We arrived to the house where the funeral was at and there is this wooden structure built up about 6ft with the body of the dead man sat in a chair. He's wearing his normal clothes, just hanging out looking very respectful and to me like he may just get up and jump right down from the stand and take part in the celebration. I think the people hope he might. He doesn't. Don't worry. We then move to various points around him and kind of make this a cry. Only the women do this. The men say something calmly. Then we move to another spot and do it again and this kind of goes on for awhile. Showing our respect. Next everyone throws a coin at the stand. An offering I suppose. Then we walk in a circle around the stand a few times and then go throw a coin at what I called the "musicians". This is not correct and all my friends thought it was hilarious that I would call them musicians. There is a group of men playing the xylophone and singing. Well apparently they are reenacting stories from the deceased's life. Remembering him.

Next, I'm takin to a tree in the back and we all sit around and they bring us pito and shake all our hands. It's strange because instead of the guests going around greeting the hosts the hosts greet you. They're the ones that lost a loved one but yet they serve you and welcome you to their home. We all work with one of the daughters of the man the funeral was for so we all gave her some money to help with the funeral and then we tied a piece of cloth around her waist or wrist. A tradition for the family. She was very composed. But I could tell it was difficult for her. She would hold my hand just a little bit longer than normal. Kind of savoring some human connection. Compassion. I wanted to reach out and hug her so bad but they don't do that so I had to hold back. A lot of the women almost look like they're forcing themselves to cry for 2 days b/c honestly it would be hard to cry constantly for 2 days but my friend was just quiet. I think her pain was very real and something I can't really understand. Thankfully.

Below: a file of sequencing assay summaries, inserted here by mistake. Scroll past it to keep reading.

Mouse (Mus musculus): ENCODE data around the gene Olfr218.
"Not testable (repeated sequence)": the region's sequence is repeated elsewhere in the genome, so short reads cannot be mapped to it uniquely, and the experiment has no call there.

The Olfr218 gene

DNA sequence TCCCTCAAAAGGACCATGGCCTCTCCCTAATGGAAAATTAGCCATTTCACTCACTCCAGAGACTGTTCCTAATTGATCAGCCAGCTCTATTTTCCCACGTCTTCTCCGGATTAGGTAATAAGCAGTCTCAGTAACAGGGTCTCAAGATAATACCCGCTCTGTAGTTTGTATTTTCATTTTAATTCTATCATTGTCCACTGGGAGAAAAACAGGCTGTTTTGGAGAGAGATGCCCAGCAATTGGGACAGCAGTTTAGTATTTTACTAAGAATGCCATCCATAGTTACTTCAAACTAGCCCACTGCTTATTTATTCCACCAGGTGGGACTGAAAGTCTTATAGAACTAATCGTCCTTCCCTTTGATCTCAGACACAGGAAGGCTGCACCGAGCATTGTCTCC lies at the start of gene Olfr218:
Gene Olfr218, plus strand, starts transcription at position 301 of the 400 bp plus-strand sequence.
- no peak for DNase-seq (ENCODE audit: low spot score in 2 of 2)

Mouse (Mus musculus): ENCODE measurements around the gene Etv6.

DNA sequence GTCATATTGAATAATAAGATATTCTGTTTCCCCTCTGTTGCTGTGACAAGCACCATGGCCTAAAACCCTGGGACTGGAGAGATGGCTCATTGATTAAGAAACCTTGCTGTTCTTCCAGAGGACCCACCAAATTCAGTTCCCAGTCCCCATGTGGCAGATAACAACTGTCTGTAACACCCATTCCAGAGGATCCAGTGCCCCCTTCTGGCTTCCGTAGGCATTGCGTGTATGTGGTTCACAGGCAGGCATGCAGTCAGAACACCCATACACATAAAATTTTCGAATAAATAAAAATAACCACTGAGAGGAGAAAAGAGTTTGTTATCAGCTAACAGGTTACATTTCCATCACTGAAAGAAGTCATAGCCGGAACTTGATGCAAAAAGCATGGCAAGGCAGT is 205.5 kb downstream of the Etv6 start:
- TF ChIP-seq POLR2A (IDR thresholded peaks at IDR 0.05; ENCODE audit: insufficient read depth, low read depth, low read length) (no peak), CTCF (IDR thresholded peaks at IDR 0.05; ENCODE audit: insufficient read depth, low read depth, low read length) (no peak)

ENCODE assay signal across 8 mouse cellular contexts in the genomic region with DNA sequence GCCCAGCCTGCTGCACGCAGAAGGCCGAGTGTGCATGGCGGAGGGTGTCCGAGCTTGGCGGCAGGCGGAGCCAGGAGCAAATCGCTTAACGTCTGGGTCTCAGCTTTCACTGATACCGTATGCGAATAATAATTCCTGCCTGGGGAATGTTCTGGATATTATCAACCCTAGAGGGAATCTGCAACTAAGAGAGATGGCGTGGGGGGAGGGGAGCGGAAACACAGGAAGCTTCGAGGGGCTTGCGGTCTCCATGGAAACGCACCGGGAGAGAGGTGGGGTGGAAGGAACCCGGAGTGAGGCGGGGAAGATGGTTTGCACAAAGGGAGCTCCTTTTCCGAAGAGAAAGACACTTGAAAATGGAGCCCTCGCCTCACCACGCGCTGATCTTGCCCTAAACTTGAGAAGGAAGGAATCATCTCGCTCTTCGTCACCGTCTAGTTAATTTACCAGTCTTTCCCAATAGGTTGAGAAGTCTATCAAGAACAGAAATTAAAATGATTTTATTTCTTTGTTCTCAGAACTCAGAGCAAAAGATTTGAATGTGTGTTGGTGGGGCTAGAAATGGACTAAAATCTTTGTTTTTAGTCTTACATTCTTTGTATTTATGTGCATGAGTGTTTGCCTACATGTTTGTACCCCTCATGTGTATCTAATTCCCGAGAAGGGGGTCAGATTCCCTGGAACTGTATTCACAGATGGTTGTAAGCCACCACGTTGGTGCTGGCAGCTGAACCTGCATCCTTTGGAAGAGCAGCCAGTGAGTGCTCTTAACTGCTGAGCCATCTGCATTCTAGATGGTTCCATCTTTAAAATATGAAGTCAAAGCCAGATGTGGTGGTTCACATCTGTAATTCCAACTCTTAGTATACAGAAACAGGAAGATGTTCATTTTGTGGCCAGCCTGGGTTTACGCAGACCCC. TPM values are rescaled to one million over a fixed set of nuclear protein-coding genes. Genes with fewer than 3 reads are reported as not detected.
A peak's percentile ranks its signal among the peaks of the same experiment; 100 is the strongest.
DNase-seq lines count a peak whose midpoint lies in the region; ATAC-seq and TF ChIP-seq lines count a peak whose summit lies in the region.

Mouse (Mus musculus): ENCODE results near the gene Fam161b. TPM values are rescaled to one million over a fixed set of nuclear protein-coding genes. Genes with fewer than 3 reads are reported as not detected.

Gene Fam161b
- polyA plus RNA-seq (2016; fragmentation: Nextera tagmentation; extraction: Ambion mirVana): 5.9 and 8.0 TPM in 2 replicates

Anyway we hit up another funeral after this one. You HAVE to stay and drink pito b/c it would be rude if you didn' we got back to the office at around 3. Another day at the office right? So hopefully I'll get some work done tomorrow. Bodies and my frustration buried. Respect given. Traditions done. Life goes on in Ghana.

Tuesday, December 1, 2009

AH! You didn't tell me you were leaving!